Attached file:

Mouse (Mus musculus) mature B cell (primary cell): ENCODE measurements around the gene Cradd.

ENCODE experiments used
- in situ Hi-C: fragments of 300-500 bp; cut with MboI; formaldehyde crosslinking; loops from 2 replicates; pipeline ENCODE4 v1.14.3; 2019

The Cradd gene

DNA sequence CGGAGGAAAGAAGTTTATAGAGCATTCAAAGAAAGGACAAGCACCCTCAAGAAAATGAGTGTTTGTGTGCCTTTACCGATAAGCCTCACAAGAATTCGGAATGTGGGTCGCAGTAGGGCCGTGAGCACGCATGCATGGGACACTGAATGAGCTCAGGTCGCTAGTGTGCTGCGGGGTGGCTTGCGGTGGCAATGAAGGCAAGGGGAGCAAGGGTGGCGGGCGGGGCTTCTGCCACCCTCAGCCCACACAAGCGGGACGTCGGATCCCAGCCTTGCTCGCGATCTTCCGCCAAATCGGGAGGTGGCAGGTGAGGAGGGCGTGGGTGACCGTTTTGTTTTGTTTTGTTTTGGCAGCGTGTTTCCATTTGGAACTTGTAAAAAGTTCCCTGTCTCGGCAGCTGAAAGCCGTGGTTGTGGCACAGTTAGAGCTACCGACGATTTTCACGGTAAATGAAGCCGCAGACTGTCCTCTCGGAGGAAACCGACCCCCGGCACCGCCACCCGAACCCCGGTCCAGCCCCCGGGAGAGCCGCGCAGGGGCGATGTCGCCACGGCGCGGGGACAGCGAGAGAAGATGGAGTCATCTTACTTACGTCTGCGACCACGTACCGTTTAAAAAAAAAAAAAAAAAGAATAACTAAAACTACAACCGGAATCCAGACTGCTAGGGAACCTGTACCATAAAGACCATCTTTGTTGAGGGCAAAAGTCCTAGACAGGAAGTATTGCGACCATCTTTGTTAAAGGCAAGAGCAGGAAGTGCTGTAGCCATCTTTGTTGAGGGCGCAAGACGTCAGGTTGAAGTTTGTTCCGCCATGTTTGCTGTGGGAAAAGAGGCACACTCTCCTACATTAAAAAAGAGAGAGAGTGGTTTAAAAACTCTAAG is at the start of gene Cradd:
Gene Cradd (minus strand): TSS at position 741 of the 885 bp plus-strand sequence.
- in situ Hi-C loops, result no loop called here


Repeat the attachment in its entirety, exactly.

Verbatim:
Mouse (Mus musculus) mature B cell (primary cell): ENCODE measurements around the gene Cradd.

ENCODE experiments used
- in situ Hi-C: fragments of 300-500 bp; cut with MboI; formaldehyde crosslinking; loops from 2 replicates; pipeline ENCODE4 v1.14.3; 2019

The Cradd gene

DNA sequence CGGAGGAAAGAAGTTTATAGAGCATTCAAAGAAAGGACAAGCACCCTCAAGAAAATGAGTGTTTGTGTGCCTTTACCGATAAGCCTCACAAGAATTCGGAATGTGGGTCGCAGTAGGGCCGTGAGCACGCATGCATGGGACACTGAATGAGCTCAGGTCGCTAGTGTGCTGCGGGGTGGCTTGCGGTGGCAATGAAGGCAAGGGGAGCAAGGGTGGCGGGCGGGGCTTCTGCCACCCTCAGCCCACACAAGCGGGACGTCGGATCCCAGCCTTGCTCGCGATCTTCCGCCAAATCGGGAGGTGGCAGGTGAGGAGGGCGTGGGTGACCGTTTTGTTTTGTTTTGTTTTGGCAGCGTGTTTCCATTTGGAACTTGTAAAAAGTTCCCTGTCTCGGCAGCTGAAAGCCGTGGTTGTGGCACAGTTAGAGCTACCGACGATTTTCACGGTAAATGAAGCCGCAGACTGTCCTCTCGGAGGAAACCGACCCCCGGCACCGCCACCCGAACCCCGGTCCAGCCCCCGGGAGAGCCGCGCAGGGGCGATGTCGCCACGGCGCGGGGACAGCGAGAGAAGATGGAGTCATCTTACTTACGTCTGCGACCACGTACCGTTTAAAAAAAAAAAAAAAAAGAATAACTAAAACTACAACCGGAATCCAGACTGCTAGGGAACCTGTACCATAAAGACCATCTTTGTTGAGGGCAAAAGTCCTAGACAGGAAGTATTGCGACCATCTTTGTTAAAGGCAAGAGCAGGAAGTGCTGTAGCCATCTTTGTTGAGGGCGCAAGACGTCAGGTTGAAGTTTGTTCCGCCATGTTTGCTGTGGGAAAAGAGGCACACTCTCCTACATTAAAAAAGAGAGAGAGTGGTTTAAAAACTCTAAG is at the start of gene Cradd:
Gene Cradd (minus strand): TSS at position 741 of the 885 bp plus-strand sequence.
- in situ Hi-C loops, result no loop called here